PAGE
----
SAN FRANCISCO — A federal appeals court is expressing skepticism about the CIA's claim that its technique for briefing presidents is so sensitive that it must be protected from public scrutiny, even 40 years after the fact.
Two judges considering a lawsuit seeking access to so-called Presidential Daily Briefs provided to President Johnson during the Vietnam War era cast doubt yesterday on the spy agency's assertion that the way it updates the nation's chief executive is itself an intelligence method entitled to blanket secrecy under the law.
"It just doesn't compute to me," Judge Pamela Ann Rymer of the 9th Circuit Court of Appeals said as a three-judge panel heard oral arguments on the case.
"It's not as if PDBs have never been made public or they haven't been talked about," Judge Raymond Fisher said. He noted that some have been officially released and that a book, "Bush at War" by Bob Woodward, quotes from a CIA brief prepared on the day after the terrorist attacks of September 11, 2001.
A Justice Department attorney, Mark Stern, told the court that disclosing the amount of detail provided to presidents and "what sort of things they care about" could undermine national security. "This is the crystallization of intelligence," he said.
The suit was brought by a political science professor at the University of California at Davis, Larry Berman, as part of research he was doing on how political leaders in America responded to developments in the Vietnam War. At issue are just two PDBs he requested under the Freedom of Information Act, one from August 1965 and another from April 1968.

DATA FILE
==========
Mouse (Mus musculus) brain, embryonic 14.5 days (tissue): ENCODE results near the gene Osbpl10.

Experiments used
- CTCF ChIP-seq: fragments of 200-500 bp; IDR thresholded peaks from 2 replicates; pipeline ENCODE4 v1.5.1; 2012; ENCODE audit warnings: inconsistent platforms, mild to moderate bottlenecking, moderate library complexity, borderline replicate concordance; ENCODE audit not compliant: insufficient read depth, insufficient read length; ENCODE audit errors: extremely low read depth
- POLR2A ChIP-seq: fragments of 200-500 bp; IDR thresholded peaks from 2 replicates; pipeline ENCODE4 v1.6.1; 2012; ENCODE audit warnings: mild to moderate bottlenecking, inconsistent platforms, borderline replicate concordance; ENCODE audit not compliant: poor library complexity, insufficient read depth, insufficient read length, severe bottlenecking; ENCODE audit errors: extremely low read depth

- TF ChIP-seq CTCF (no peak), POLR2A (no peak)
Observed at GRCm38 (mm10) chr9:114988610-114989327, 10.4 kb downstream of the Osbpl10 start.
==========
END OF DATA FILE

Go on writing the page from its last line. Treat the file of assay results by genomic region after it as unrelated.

As part of his research, the professor discovered that the Johnson Presidential Library in Austin, Texas, released several briefs in part. The CIA now says that was a mistake, but Mr. Berman said in an interview that the release confirms that PDBs are more pedestrian than Langley acknowledges. "Even the reviewing archivists didn't recognize them as PDBs," the professor said in an interview. Last year, a federal district judge in Sacramento ruled against Mr. Berman. Judge David Levi upheld the CIA's right to withhold the entire series of presidential briefs without a document-by-document review. He based his ruling on a variety of grounds, including the claim that briefing techniques are protected intelligence methods.
"That's an extremely expansive definition of ‘method,'" one of Mr. Berman's attorneys, Duffy Carolan, told the appeals court.
Judge Fisher seemed to agree, saying Judge Levi may have made "an overstatement" when he sided with the CIA on that point.
Ms. Carolan complained that the CIA was permitted to withhold the documents without explaining with specificity how the requested PDBs could disclose sources and methods.
"What more could be said without spilling the beans?" Judge Rymer asked.
Ms. Carolan insisted that the agency should at least be required to tell the court how items in the documents might implicate its sources. "Deference to the judgment of the CIA is not the same thing as acquiescing," she said. "What the CIA got away with in this case is remarkable."